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seriouslyreadabook

Seriously, Read a Book!

Thoughts on books, often interpreted through the high-brow prism of cartoon (read: Archer) references. Wait! I had something for this...

Currently reading

The Sketchnote Handbook: The Illustrated Guide to Visual Notetaking
Mike Rohde
The Antidote
Oliver Burkeman
The Kind Worth Killing
Peter Swanson
Data Points: Visualization That Means Something
Nathan Yau
James Buchanan
Jean H. Baker, Arthur M. Schlesinger Jr.

Faceless Killers (Kurt Wallander #1)

Faceless Killers - Henning Mankell, Steven T. Murray

“To grow old is to live in fear. The dread of something menacing that you felt when you were a child returns when you get old.”

The first episode of a sitcom is usually a bit clunky. The joke to exposition ratio is low, and you’ve got all these new people to meet. While Henning Mankell’s Kurt Wallander series is by no stretch of the imagination a "situational comedy," I tried to give its first volume the same benefit of the doubt.

 

When our depressed, middle-aged police detective/protagonist, Kurt, mentally mused over his wife’s recent departure for the fourth time during my first 30 minutes of reading, I started to get worried. I didn’t expect things to be peppy; Scandinavian crime writing isn’t known for sunshine and rainbows. However, I didn’t want Wallander’s malaise to turn into my own.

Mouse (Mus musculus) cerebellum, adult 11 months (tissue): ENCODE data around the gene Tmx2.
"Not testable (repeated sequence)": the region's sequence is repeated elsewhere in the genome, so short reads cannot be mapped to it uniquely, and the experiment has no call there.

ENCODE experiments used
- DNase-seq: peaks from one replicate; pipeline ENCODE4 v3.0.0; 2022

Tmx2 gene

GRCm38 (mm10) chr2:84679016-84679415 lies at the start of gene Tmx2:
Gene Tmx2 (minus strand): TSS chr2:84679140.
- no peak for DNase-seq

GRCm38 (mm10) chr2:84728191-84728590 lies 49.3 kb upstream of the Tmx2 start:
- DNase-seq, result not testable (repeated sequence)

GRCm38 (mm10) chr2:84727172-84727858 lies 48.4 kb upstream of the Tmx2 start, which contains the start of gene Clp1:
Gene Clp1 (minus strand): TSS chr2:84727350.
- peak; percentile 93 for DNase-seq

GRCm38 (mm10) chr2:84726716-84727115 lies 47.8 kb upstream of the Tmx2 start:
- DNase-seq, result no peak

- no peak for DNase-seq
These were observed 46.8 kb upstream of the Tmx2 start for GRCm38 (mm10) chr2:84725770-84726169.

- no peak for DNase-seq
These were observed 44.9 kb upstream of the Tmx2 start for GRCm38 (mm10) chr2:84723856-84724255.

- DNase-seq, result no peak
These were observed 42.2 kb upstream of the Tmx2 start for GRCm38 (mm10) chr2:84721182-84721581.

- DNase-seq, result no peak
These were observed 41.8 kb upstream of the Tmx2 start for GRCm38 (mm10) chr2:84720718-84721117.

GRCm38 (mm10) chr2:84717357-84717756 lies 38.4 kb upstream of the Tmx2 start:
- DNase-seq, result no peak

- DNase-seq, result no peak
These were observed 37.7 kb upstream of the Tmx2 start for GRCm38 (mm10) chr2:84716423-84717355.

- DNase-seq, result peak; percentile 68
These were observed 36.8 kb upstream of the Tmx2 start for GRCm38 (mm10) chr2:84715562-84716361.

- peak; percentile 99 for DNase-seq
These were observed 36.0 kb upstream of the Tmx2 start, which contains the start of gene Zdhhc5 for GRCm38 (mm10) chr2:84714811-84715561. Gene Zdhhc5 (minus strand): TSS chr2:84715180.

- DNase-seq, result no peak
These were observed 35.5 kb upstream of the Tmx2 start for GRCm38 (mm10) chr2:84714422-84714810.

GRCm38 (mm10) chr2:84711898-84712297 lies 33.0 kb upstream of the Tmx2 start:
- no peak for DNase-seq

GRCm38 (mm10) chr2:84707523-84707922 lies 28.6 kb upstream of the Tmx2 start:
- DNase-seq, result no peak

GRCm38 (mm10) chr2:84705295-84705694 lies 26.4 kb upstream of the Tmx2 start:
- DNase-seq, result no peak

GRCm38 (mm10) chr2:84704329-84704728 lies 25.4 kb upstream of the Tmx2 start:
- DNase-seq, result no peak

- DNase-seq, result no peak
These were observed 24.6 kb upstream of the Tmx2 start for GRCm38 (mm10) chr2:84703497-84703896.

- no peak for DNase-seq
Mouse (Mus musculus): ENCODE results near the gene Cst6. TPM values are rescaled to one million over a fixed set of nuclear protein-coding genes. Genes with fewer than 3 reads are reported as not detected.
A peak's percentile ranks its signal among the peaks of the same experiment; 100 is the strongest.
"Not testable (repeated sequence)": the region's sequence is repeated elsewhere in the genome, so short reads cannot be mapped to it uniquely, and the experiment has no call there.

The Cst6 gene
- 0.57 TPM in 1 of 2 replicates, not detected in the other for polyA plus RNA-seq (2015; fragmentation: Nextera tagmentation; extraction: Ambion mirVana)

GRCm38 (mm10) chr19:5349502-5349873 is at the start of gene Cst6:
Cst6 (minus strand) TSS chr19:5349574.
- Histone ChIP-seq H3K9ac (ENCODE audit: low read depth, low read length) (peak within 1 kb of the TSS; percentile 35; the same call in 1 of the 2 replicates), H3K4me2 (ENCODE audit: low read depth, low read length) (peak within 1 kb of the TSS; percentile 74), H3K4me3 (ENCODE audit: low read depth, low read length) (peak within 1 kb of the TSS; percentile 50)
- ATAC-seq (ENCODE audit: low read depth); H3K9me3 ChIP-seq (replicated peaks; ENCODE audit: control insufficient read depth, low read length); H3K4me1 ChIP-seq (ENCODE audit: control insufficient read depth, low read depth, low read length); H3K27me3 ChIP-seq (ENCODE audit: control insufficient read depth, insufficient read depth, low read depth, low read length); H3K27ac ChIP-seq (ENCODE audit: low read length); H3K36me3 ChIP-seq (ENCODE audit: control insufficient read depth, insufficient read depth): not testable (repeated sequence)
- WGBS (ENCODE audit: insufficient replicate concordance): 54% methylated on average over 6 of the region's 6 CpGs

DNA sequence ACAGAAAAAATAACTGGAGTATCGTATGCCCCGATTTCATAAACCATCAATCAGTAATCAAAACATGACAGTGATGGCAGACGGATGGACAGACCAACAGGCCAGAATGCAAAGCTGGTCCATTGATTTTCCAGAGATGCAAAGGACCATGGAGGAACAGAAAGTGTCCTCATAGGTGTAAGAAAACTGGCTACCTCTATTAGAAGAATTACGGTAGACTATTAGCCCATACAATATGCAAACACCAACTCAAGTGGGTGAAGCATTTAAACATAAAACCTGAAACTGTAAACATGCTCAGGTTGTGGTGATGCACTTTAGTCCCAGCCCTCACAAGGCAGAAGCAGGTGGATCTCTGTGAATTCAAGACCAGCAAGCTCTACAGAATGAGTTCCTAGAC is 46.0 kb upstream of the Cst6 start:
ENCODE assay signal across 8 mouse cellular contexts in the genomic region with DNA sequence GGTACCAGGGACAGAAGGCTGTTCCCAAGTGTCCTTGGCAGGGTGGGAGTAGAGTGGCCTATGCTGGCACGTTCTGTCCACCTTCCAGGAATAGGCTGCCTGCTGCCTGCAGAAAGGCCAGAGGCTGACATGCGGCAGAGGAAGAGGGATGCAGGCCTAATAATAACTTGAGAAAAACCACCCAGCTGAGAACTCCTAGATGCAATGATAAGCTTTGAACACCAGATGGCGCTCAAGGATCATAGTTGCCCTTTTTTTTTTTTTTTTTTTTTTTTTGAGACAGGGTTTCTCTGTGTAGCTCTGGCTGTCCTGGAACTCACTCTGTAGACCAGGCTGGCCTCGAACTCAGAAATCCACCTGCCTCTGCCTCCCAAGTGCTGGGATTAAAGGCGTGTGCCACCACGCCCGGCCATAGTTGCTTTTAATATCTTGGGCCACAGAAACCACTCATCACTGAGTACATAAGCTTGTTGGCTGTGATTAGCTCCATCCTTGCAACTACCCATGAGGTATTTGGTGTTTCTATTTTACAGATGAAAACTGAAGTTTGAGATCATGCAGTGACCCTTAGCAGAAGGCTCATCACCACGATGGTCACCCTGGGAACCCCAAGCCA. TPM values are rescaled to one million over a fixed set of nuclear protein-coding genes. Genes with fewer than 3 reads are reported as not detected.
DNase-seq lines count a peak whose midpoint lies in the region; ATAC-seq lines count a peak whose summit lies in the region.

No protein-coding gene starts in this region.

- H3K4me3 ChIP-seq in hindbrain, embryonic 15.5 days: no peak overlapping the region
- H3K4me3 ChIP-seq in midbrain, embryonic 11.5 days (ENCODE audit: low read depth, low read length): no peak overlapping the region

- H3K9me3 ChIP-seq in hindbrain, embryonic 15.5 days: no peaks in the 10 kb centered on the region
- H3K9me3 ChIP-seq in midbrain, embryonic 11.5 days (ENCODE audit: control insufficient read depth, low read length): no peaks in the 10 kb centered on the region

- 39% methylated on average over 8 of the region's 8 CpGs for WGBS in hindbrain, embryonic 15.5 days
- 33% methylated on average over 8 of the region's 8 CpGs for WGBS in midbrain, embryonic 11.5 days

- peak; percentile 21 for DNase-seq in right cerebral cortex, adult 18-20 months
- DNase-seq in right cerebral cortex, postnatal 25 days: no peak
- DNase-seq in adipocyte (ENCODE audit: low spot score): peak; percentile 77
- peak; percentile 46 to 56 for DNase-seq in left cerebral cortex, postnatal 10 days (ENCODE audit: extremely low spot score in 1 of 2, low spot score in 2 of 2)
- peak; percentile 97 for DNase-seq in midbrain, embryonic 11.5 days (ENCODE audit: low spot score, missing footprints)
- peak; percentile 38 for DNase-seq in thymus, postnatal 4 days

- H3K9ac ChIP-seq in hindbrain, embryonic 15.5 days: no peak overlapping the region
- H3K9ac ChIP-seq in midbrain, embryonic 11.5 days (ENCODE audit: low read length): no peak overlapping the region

I think Dan Schwent’s comment, “I liked it but it made me tired,” is pretty dead-on. The mystery itself, a "grisly" double homicide of an elderly couple which may or may not be connected to the growing refugee camp populations in rural Ystad (and throughout Sweden), wasn’t a thriller — and that’s ok. Sometimes I like moody, misanthropic reflections on society and its decline. But, while I would probably hate reading about my perfect proxy, I had some trouble relating to woes of Wallander’s world.

 

Side note: Between this book and Stieg Larsson’s trilogy, is anyone else getting concerned about the Swedish social service system? I mean, I know we don’t have a great thing going here in the U.S. of A. (see Dennis Lehane), but still…